ATLANTA — Georgia coach Mark Richt apologized Monday for his team's raucous celebration after its first touchdown against Florida, a display that he encouraged in hopes of firing his team up.
The motivational tactic seemed to work — the No. 10 Bulldogs went on to a 42-30 victory, only their third win against the 18th-ranked Gators in the last 18 years.
But Richt apologized to Southeastern Conference commissioner Mike Slive by telephone and in a letter for his actions leading up to Saturday's game.
Some 70 players stormed the field after Knowshon Moreno's touchdown run, leading to numerous penalty flags. Richt didn't mind a bit, admitting afterward he told his team he would give them extra running if they didn't get called for excessive celebration.
"As a follow-up to our telephone discussion earlier today, I do want to apologize in writing for what transpired after the first score of the Georgia/Florida game this past Saturday when our entire team left the bench area to celebrate the score." Richt wrote.
"I apologize that I put everyone in that situation and specifically apologize to you, the Southeastern Conference, and the University of Florida. You can be assured I will not ask our team to do this type of thing again."
Richt, normally one of college football's most reserved coaches, repeated earlier statements that he was trying to fire up a team that he felt needed to play with more passion.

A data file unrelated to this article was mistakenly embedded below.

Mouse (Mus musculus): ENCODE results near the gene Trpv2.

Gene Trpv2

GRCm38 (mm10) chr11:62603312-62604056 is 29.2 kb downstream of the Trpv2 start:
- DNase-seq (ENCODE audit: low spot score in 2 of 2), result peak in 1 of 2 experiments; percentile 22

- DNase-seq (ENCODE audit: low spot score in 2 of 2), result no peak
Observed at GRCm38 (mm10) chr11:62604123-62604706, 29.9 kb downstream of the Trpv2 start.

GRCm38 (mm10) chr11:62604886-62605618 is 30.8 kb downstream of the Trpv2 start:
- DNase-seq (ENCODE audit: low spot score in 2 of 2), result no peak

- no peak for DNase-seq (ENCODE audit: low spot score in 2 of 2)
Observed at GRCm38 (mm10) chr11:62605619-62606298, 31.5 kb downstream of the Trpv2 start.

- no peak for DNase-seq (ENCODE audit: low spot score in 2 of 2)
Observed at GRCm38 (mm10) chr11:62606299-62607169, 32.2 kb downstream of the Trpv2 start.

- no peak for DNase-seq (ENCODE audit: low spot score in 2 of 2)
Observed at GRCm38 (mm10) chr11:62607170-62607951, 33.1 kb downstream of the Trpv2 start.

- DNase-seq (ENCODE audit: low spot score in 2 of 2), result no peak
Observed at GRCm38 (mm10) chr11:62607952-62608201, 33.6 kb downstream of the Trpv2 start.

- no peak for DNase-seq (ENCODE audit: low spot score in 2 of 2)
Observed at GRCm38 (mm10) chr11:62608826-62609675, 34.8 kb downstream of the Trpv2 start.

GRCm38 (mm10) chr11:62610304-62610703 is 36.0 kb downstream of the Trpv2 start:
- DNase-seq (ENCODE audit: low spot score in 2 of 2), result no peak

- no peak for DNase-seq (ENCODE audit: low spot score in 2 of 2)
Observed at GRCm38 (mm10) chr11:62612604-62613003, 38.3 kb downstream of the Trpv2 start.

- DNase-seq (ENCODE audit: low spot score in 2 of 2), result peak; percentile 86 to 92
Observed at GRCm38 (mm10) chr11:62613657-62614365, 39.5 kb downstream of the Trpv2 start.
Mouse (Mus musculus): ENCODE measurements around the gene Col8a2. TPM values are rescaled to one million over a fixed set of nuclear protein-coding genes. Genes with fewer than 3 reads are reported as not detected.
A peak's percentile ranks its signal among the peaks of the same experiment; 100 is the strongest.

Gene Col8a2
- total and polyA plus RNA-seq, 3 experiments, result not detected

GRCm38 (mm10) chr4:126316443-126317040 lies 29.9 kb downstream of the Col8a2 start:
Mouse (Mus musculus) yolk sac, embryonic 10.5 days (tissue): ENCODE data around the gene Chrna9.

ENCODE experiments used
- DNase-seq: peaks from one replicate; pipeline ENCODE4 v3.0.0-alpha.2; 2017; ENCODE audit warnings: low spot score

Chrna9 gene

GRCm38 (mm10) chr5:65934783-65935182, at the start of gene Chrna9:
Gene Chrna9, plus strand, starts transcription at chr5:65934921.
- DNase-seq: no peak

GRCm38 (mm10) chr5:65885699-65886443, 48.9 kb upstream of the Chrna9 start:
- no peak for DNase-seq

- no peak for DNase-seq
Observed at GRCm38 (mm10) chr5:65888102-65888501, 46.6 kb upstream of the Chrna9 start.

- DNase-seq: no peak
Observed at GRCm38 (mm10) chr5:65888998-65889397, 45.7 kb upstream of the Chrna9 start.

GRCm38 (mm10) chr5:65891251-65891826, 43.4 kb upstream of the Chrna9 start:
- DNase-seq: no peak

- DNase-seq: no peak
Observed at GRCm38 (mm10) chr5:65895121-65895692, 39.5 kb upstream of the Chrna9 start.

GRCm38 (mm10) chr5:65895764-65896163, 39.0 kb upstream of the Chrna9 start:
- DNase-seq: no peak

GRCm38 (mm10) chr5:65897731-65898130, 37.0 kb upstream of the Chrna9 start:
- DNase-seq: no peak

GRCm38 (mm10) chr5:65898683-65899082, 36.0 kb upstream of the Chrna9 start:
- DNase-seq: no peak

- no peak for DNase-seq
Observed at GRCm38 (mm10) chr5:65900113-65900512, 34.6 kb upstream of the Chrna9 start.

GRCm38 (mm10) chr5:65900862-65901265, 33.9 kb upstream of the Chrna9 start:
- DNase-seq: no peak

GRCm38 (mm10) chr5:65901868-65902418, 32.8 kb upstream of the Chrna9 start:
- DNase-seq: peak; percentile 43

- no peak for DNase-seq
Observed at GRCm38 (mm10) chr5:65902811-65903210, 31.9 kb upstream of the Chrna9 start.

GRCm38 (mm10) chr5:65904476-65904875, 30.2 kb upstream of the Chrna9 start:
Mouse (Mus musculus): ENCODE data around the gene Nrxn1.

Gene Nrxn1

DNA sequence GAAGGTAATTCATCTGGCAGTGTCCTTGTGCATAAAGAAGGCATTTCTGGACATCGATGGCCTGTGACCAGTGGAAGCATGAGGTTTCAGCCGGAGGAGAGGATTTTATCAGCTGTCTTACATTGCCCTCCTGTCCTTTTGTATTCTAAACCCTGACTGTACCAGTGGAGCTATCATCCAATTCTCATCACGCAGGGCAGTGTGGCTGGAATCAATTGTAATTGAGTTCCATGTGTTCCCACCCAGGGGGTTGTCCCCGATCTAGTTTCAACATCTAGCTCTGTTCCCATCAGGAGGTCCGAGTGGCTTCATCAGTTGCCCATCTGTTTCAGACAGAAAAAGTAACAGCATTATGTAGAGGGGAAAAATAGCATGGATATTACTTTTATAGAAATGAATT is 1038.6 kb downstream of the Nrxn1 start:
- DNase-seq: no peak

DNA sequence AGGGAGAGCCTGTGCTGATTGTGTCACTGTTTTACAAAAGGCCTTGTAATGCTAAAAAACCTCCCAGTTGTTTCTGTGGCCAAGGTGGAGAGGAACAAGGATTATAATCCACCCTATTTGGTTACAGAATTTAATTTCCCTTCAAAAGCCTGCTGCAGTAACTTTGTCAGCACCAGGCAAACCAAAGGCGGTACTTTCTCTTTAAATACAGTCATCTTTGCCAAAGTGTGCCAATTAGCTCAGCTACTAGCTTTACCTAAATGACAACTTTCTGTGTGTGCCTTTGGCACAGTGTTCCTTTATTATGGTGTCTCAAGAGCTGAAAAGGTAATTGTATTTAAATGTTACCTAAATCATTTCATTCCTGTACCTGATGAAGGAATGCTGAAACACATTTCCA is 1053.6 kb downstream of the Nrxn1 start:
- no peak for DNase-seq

"Two weeks ago when our preparation began for the Florida game, I told the team that we have got to have more energy and enthusiasm in this ball game or we are going to get whipped pretty good," Richt wrote in his letter to Slive. "I said, as a matter of fact, when we score our first touchdown, I expect you guys to celebrate to the point where the official will throw a flag for excessive celebration. I admit this was inappropriate."
Charles Bloom, associate commissioner of the SEC, said Slive received the letter and "accepts his apology." The league plans no disciplinary action against Richt, Bloom added.
Richt said he thought only those players already on the field would celebrate. Instead, virtually the entire team charged into the end zone.
"On the day of the game I re-emphasized to the team that this was not going to be an individual celebration, but a team celebration," Richt wrote. "Again, I was expecting the 11 players on the field to be doing the celebrating, not for the bench to clear as it did.
"I understand that the entire team running on the field created the potential for an altercation and that excessive celebration is not in compliance with the Southeastern Conference sportsmanship policies and expected standards. My only intention was to create enthusiasm."